Family. We’re not what we used to be.
Today as we celebrate National Black Family month, our families are scattered near and far and have many faces–single mothers, single fathers, foster parents, grandparents, gay couples, mixed races –all doing their best to raise the future of our community. And, thankfully, help is there–in the form of good ol’ fashioned family support, government assistance and grassroots community organizations.
Before World War II, many African American families were down South on the farm, with nearly a dozen children helping mom and dad make a living for everyone who stayed under the same roof–parents, grandparents, aunts and uncles.
After the war, there was the great migration to the other compass points of America. Homes were split into “nuclear” families consisting of two parents and maybe three children.
As we come out of the “Great Recession” of the 21st century, many African American families find themselves again living three generations under one roof, trying to make ends meet.
“My family took in Bentley as their own,” single parent Elyse Mitchell said. “It made me breathe a little easier. Those first two months of sleepless nights were kinda tough.”
A student at Pasadena City College, Mitchell currently lives with her parents and recently enjoyed introducing Bentley, her 9-month-old son, to her larger, extended family during their Fourth of July reunion picnic.
“The dad is not a part of his life, so I’m letting him know he has other people,” Mitchell said. “My mom and dad are really helping, and Bentley knows people are there for him. They help anyway they can–money, clothes, baby-sitting.
“Being a single mother, it takes encouragement, faith and family to help me,” she added. “For nine months my dad and brother have given a father’s love to him.”
Mitchell, 22, was just getting to know her new boyfriend, but before learning she was pregnant, discovered she wasn’t pleased about the relationship.
“I told him when I found out that this was a way to show me that he could be ready to be with me, if he could be there for his child,” she said. “He hasn’t.”
Although the father has visited with Bentley a few times, neither he nor his family have been very supportive.
“They come up with excuses,” Mitchell said. “That he’s spoiled, this and that. But I’m the one left on ‘E’ at the end of the day.”
“I told him ‘he knows when you step out and he’ll know when you step back in’,” she said. “He’ll know the minute you step out the door. He knows your voice now and he knows you’re his dad now.
“In our generation they always say don’t expect the father to be in his life until after the first year,” she added. “But I think it’s more so them living in La La Land–they want me to accept their excuses. They want me to feed into it, get a DNA test, anything so they won’t have to step in.”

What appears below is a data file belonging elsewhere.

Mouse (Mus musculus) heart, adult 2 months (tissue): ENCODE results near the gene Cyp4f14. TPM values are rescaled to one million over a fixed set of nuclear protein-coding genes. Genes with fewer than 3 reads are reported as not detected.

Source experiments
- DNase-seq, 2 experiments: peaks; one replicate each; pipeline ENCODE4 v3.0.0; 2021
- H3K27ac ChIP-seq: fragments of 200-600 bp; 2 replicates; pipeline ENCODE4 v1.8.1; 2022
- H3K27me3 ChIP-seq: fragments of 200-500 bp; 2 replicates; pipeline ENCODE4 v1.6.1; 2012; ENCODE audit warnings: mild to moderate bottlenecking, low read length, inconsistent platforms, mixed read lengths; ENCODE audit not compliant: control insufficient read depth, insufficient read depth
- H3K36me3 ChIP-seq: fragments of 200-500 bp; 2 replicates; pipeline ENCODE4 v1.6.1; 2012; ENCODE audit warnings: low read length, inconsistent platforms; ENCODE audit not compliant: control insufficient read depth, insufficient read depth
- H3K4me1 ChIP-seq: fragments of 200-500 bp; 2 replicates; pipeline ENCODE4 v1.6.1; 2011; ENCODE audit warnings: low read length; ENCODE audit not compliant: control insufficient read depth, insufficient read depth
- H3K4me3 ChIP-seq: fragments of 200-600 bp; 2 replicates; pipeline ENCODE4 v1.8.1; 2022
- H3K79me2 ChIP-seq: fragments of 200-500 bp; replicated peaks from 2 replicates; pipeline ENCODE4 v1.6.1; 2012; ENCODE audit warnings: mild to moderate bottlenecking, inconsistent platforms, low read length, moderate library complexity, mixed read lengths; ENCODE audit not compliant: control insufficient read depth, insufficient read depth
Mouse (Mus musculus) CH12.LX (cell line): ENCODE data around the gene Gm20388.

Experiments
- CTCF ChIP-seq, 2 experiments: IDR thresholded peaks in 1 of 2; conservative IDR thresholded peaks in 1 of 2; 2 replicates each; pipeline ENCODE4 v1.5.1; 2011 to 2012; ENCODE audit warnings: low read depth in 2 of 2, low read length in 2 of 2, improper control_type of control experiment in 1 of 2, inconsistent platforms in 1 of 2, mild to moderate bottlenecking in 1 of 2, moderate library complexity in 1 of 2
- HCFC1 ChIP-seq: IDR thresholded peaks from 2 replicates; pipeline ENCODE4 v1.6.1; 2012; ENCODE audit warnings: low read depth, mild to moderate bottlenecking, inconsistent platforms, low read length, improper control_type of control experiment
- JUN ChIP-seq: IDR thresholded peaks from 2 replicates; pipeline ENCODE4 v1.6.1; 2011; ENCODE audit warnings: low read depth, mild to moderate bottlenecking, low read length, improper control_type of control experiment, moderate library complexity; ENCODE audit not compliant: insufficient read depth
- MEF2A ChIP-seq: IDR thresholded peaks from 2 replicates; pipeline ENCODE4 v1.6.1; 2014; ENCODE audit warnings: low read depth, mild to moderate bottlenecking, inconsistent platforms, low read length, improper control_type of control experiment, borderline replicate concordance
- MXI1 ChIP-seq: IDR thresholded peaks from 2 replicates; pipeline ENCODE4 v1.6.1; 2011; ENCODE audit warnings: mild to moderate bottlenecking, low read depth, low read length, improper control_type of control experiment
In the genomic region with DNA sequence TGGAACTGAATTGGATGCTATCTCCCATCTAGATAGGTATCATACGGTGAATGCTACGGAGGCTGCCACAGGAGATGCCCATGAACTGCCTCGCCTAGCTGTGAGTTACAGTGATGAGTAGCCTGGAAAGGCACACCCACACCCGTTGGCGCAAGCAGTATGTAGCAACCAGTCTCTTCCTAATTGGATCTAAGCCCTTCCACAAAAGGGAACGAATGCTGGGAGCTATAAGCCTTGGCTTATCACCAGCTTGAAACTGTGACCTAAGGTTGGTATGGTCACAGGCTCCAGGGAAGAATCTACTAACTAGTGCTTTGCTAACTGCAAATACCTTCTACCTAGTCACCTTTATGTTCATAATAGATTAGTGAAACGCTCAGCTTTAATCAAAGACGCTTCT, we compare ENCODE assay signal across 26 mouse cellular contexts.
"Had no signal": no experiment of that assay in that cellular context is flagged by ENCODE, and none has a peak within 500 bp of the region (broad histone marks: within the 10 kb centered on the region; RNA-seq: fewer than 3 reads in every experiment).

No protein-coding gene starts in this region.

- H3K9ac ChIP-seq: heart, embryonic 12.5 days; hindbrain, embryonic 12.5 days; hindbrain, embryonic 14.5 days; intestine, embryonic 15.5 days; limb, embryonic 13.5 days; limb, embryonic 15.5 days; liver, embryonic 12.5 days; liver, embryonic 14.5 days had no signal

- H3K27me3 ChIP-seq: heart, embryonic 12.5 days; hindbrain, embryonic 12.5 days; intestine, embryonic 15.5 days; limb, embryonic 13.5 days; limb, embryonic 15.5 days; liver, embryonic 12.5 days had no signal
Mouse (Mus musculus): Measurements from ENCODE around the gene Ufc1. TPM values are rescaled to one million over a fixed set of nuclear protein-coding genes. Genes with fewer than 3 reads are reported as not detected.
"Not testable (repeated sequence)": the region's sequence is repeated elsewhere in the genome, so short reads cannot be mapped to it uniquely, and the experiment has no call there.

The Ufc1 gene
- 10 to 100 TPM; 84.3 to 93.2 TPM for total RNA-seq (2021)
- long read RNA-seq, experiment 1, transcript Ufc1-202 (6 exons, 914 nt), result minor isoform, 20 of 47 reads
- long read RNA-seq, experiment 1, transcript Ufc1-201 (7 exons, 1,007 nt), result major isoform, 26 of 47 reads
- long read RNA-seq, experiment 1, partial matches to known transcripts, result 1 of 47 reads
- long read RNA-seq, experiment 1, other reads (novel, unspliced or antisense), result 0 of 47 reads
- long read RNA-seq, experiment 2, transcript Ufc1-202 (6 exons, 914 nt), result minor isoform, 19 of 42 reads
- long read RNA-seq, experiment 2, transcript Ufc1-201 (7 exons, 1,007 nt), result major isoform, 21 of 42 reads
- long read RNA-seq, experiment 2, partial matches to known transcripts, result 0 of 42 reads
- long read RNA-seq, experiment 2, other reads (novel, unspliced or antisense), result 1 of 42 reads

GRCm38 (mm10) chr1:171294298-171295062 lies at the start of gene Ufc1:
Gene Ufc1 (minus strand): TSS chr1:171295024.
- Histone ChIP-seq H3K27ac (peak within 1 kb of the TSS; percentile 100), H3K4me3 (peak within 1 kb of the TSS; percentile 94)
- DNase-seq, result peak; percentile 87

Mitchell recently filed for child support.
“He thinks I should let him by, but it’s difficult when you’re all by yourself,” she said, but then remembered her parents and friends and other supporters who’ve been helping. It has really been a time of growth for her as well as Bentley.
“I used to be quiet and shy, but parenthood is kinda different,” Mitchell said. “Since I’ve been through so much, now I’m open to get advice, talk with friends, hang out, and get things off of my chest that have been (held) in for so long.”
Mother and child have received assistance through the L.A. County Greater Avenues for Independence (GAIN) program, which covers day care, and other childhood needs. Mitchell has also received counseling.
“The first two weeks were the hardest,” she said. “For all the single mothers, just be strong. If I can do it, you can do it. It takes time, it’s not overnight. Any assistance you can get, get it ’cause it’s going to help.
“For me, I needed friends,” Mitchell said. “My mom and dad really came through. You learn who your real friends are.”
One of the other support organizations for the Black family is First 5. A public entity funded by California tobacco tax dollars, helps fund L.A. County community organizations whose efforts, initiatives and programs are aimed at improving the educational outcomes of children during their first five years.
“Best Start is the name of the place-based initiative that we are funding,” Melissa Franklin of First 5 said. “We have identified 14 communities across Los Angeles County that are all high-stressed communities where services are needed. By investing in them we know we will really see some change, some improvement in children’s outcomes.”
Best Start plans to fund things in a coordinated way, with the idea that it is the community itself that will drive the decisions on which programs and services can help.
“We just finished our first year of funding,” Franklin said. “It was essentially a planning year, where we have done significant outreach to parents, community residents, key stakeholders, community-based organizations (CBOs) and businesses. They have been attending meetings every three to four weeks and we’ve had from 25 to 150 people per meeting.”
The community partnership will be the decision-makers,” she said. “They will decide where we spend the dollars.”
“We’ve been going to places where parents are–schools, preschools resource centers, we’ve even been organizing some play dates,” Amy Williams-Banfield, program officer of Best Start communities said.
“Parents want to develop safe places for their children to play and we give them ideas on things they can do centered around families,” Williams-Banfield said. “Exercise obstacle courses, creating healthy snacks–they get it.”